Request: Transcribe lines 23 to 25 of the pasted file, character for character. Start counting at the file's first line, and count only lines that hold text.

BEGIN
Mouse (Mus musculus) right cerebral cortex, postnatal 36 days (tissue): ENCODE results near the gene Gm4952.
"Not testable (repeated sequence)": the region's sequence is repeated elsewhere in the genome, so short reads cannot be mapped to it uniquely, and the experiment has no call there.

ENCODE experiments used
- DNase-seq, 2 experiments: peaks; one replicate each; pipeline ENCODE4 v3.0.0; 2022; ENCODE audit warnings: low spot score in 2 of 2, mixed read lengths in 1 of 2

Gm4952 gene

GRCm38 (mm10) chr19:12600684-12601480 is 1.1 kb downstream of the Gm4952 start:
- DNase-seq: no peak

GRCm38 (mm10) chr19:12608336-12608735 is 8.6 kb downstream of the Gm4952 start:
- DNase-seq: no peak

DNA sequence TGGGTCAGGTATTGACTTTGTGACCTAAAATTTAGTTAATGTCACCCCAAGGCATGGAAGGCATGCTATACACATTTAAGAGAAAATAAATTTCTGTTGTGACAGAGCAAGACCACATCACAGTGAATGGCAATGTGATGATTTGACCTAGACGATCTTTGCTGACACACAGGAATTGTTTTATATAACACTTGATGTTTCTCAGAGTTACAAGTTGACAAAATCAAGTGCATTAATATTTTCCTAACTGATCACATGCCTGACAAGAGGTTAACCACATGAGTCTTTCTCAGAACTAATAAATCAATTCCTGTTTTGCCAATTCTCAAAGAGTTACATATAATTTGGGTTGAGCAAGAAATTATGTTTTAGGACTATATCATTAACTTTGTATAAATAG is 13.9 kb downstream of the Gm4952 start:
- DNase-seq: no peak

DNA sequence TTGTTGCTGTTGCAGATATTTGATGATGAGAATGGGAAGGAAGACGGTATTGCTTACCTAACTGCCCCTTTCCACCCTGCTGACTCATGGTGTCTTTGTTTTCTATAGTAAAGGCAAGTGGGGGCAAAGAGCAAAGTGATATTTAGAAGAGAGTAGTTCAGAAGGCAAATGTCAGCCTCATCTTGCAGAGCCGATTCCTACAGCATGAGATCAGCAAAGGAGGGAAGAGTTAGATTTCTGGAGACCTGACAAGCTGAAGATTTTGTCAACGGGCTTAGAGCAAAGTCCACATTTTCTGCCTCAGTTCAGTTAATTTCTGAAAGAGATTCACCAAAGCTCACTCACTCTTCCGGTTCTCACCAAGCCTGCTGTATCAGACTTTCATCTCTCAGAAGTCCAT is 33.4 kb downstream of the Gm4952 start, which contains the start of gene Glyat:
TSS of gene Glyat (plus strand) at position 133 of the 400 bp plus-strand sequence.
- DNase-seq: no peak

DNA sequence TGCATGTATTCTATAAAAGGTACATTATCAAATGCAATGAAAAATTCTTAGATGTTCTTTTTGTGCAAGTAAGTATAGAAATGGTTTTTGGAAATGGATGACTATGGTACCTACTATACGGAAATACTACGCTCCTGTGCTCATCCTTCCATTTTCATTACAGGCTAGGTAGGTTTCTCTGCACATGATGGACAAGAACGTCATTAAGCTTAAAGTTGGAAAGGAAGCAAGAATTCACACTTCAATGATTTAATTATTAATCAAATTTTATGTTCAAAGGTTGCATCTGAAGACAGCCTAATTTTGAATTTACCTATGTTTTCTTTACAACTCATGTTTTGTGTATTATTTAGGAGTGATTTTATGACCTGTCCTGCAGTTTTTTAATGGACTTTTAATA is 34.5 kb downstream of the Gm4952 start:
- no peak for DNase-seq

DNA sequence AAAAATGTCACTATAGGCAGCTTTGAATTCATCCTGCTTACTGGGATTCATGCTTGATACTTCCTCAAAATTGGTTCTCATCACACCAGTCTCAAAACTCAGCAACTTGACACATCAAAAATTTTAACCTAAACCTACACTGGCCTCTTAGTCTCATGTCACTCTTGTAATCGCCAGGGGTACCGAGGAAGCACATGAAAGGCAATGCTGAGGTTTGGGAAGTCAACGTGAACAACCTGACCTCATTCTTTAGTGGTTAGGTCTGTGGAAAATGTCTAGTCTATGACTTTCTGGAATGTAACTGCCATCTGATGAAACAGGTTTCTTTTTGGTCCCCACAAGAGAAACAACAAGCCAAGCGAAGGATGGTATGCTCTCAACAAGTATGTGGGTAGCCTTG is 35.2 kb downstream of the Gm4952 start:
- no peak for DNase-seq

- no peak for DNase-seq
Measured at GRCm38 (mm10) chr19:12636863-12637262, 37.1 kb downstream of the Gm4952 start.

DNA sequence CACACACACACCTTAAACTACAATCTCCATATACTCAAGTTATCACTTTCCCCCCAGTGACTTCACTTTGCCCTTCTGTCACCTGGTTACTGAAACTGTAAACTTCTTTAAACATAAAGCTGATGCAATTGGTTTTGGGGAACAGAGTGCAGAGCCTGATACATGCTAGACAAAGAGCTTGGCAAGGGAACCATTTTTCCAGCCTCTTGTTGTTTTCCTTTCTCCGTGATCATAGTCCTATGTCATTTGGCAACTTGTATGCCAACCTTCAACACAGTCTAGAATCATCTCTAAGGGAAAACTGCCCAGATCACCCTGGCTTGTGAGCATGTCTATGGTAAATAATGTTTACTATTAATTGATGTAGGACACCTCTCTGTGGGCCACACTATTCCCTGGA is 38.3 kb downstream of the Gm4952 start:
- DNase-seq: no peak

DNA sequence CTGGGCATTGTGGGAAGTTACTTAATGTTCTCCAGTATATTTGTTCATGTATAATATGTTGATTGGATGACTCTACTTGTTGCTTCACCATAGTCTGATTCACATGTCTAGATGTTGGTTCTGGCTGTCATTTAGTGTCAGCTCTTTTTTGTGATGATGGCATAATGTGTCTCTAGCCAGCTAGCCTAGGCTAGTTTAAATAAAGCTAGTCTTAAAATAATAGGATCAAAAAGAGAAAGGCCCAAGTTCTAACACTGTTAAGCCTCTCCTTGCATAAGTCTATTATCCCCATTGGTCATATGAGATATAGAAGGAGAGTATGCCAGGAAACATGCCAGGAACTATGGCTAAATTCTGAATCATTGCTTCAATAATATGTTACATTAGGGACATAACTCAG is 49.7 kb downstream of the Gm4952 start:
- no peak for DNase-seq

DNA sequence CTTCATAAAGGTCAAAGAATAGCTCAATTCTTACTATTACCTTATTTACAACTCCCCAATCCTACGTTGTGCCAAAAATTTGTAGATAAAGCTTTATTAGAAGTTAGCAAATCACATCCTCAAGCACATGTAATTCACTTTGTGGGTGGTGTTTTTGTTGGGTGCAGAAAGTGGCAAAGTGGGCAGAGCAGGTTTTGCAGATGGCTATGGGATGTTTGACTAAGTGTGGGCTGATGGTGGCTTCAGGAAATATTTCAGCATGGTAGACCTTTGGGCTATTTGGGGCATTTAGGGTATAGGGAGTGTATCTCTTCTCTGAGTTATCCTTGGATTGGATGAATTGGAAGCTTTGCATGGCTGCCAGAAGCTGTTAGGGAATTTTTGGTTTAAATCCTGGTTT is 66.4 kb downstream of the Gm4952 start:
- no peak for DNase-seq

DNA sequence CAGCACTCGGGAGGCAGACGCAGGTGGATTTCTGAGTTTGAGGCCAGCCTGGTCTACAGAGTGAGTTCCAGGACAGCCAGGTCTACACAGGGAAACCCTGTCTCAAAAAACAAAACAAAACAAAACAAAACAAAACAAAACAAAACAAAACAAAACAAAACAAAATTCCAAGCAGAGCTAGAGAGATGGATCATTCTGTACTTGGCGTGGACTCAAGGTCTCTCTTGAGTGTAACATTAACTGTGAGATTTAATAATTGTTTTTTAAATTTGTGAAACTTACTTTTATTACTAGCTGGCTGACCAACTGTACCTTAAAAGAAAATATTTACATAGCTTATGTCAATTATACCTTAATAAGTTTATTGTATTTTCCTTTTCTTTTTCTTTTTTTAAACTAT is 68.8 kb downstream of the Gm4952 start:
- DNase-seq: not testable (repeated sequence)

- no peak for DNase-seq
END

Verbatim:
DNA sequence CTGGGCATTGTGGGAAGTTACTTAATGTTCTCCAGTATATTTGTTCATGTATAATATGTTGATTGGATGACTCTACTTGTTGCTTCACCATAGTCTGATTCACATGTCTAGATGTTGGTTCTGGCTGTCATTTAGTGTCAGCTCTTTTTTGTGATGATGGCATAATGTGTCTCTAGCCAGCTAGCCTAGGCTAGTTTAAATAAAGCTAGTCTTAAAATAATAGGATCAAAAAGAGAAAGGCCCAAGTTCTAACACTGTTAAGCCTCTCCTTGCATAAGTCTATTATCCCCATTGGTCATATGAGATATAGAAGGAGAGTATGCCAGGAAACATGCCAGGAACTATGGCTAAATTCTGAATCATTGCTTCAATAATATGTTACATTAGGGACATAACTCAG is 49.7 kb downstream of the Gm4952 start:
- no peak for DNase-seq

DNA sequence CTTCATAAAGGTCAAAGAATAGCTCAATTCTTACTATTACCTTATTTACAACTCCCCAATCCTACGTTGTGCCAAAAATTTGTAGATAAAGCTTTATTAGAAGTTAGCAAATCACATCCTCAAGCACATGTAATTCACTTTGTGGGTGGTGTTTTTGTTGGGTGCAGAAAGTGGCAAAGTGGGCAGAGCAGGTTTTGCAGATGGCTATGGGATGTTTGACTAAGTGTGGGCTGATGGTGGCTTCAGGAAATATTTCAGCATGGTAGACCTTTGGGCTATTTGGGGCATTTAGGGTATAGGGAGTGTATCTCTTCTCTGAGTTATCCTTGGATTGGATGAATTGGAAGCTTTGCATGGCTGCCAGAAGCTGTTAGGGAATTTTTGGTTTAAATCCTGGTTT is 66.4 kb downstream of the Gm4952 start: